“My Sweet Lord” is a roller coaster of a song – and not just because of an arrangement that soars from George Harrison‘s simple acoustic figure to an utterly thunderous chorus.
It arrived on Nov. 23, 1970, as Harrison’s highly anticipated debut solo single. Then it became the first No. 1 song by a former member of the Beatles. Then the subject of a headline-grabbing plagiarism suit. Then the sunny last statement from a dying star.
A throwback wall-of-sound recording that challenged listeners to open their hearts while brushing aside religious differences hardly seemed destined for such success, controversy or longevity. Harrison said he was originally inspired by a funky gospel reworking of an 18th-century hymn called “Oh Happy Day,” which the Edwin Hawkins Singers took up the charts in 1969 as he toured Europe with Delaney & Bonnie.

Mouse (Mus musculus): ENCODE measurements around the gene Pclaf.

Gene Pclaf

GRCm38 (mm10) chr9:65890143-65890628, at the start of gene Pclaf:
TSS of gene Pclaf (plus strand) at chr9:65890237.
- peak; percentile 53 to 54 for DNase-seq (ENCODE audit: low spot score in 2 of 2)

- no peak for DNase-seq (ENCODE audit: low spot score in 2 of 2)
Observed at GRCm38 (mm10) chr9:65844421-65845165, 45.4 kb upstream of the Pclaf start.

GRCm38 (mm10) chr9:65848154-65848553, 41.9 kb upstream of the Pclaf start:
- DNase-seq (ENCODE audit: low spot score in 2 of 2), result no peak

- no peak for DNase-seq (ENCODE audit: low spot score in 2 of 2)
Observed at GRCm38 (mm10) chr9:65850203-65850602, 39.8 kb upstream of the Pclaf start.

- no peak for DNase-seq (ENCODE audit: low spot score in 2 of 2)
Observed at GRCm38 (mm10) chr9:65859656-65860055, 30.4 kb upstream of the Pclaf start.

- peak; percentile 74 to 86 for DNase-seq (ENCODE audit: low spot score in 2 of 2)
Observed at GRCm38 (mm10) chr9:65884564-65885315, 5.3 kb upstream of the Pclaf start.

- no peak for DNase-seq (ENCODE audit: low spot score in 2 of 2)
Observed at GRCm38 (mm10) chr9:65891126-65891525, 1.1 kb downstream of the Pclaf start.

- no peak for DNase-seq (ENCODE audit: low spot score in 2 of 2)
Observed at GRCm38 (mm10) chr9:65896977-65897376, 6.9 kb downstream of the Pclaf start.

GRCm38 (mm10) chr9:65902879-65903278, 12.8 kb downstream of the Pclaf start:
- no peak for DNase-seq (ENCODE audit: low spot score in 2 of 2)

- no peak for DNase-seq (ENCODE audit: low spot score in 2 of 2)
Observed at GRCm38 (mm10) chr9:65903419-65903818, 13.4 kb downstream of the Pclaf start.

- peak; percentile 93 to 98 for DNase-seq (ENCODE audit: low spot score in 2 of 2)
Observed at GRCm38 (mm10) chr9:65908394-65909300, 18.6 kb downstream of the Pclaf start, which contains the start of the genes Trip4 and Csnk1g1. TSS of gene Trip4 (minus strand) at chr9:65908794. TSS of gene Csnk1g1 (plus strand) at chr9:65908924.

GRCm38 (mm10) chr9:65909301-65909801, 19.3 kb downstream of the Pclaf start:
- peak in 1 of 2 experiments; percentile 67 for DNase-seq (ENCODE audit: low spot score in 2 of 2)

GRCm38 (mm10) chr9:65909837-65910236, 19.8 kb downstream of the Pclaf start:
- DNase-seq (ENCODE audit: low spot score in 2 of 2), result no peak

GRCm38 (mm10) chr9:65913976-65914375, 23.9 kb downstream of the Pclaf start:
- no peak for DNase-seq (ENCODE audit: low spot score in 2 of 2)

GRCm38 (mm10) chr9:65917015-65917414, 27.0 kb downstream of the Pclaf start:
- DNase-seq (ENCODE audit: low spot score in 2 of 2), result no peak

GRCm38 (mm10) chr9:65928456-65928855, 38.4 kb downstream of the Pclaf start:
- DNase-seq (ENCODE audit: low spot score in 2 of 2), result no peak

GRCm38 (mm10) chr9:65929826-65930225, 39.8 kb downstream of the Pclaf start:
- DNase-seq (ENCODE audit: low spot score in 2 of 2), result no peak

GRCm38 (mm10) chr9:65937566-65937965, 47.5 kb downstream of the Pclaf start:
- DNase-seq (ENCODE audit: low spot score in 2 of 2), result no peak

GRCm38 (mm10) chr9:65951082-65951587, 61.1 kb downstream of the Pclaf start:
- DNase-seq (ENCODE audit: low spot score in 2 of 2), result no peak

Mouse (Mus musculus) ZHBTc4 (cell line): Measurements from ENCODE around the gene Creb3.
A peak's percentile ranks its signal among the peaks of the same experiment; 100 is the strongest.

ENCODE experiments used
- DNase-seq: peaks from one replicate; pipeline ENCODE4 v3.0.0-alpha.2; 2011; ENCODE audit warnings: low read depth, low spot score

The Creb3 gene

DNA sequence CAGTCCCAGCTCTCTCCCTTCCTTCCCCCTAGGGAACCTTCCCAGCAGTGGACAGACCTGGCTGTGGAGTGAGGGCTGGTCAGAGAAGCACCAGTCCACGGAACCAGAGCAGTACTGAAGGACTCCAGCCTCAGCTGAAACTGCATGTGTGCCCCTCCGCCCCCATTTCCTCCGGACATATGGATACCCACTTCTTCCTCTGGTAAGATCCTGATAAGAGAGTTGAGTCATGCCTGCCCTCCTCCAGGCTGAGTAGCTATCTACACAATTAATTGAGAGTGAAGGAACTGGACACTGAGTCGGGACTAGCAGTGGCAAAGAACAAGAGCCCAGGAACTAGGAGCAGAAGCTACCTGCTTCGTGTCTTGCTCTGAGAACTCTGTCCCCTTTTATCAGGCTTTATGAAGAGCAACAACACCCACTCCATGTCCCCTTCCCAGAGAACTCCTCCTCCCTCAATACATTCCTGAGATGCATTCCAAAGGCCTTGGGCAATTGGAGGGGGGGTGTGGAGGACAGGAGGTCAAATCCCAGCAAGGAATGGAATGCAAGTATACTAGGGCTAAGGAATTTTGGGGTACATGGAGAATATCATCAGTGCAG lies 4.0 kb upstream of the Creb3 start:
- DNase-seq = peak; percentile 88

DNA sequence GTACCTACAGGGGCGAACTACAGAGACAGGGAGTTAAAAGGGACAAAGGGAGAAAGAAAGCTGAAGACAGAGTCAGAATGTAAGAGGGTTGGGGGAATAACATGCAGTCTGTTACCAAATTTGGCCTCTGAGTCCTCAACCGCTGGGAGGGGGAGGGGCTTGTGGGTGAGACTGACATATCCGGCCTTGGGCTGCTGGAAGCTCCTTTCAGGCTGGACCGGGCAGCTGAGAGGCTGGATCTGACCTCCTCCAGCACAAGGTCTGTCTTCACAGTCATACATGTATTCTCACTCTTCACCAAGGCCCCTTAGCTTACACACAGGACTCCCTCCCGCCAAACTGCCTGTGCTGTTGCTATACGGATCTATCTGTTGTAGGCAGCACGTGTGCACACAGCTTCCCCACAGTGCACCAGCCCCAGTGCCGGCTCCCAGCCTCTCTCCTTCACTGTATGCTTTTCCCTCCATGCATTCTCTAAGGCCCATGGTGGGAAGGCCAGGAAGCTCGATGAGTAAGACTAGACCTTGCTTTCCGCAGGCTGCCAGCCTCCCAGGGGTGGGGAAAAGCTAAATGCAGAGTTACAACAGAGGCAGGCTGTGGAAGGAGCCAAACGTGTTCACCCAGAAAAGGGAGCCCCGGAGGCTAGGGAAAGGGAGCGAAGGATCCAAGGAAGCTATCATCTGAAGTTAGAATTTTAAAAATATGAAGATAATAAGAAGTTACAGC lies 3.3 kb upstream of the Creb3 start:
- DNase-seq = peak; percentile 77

“It really just knocked me out, the idea of that song and I just felt a great feeling of the Lord,” Harrison said in Off the Record 2: The Dream Is Over, recalling how inspiration struck in a dressing room on the road. “So, I thought, ‘I’ll write another ‘Oh Happy Day,” which became ‘My Sweet Lord.'”
At this point, Harrison was still officially a member of the Beatles – and that meant parceling his songs out at a pace of two or so per album. So once Harrison got to a stopping point, he gave “My Sweet Lord” away: The first released version, by recent Beatles collaborator Billy Preston, appeared on September 1970’s Encouraging Words.